Dumfries house.

The Dumfries family seat was inherited by his nephew, Patrick McDouall-Crichton, 6th Earl of Dumfries (1726-1803). His daughter Lady Elisabeth Penelope married the John Stuart, Lord Mount Stuart, and was the grandmother of the 2nd Marquess of Bute, 7th Earl of Dumfires who merged the two titles of Dumfries and Bute. The subsequent 2nd, 3rd and 4th Marquess of Bute/7th, 8th and 9th Earls of Dumfries became involved in the coal mining industry in south Wales creating 2 gothic revival residences, Cardiff castle and Castell Coch. The 10th Earl of Dumfries became involved with birds working as an ornithologist; he purchased the islands of St Kilda, leaving it to the National Trust for Scotland in 1956.[9] The eleventh Earl of Dumfries became a scholar being having graduated from Trinity College, Cambridge, also becoming a fellow at the University of Edinburgh.[10] A patron of the arts he held successive positions for decades, such as trustees and chairman on councils and boards in the United kingdom. He sold family's properties in Edinburgh and Cardiff to pay his father's death tax. The earl also took traditional roles as the Lord Lieutenant of Bute and of Argyll.[11] The Earl's business had employed the most people on the Isle of Bute, a designer fabrics and contemporary furniture company.[12]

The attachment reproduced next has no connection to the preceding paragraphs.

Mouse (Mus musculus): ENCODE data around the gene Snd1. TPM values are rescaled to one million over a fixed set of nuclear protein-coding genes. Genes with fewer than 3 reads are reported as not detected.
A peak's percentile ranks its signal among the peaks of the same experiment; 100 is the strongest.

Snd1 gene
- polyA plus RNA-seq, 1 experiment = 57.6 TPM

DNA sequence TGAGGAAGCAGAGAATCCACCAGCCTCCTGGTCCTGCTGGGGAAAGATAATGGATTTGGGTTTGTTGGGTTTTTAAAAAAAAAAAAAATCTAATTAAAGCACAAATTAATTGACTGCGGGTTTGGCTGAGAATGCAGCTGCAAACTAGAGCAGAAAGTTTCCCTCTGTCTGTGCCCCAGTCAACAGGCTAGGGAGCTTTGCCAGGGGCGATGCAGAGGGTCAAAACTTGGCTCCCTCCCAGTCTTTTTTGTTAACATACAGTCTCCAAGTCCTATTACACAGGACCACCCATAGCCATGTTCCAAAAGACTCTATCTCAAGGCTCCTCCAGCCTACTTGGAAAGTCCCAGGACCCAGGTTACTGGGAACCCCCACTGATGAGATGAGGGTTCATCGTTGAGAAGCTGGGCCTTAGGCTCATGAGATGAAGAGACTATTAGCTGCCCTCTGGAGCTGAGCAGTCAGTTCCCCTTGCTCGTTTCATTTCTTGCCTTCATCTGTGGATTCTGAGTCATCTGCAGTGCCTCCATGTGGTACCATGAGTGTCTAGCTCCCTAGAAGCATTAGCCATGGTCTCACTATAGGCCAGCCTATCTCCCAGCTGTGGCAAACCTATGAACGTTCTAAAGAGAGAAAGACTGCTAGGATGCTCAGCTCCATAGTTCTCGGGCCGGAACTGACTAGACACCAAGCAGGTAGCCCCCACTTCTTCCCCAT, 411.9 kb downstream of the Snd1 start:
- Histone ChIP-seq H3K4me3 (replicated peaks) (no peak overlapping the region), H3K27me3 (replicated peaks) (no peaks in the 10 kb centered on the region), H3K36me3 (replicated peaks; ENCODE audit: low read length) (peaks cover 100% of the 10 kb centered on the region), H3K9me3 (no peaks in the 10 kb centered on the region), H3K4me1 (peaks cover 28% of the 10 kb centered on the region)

One of the most important transitions fell to the 12th Earl. He was known as 'Johnny Dumfries' a Formula 1 race car driver featuring in the 1986 season. The occupation of Dumfries House had been a family home from 1760 to 1993, when the last full-time occupant Lady Eileen, Dowager Marchioness of Bute, passed away. The house remained in the hands of the 7th Marquess of Bute who ensured that it was maintained, although not used as a primary residence,[8] since then Charles, Prince of Wales bought Dumfries house to maintain its history by opening it to the public. [13][14]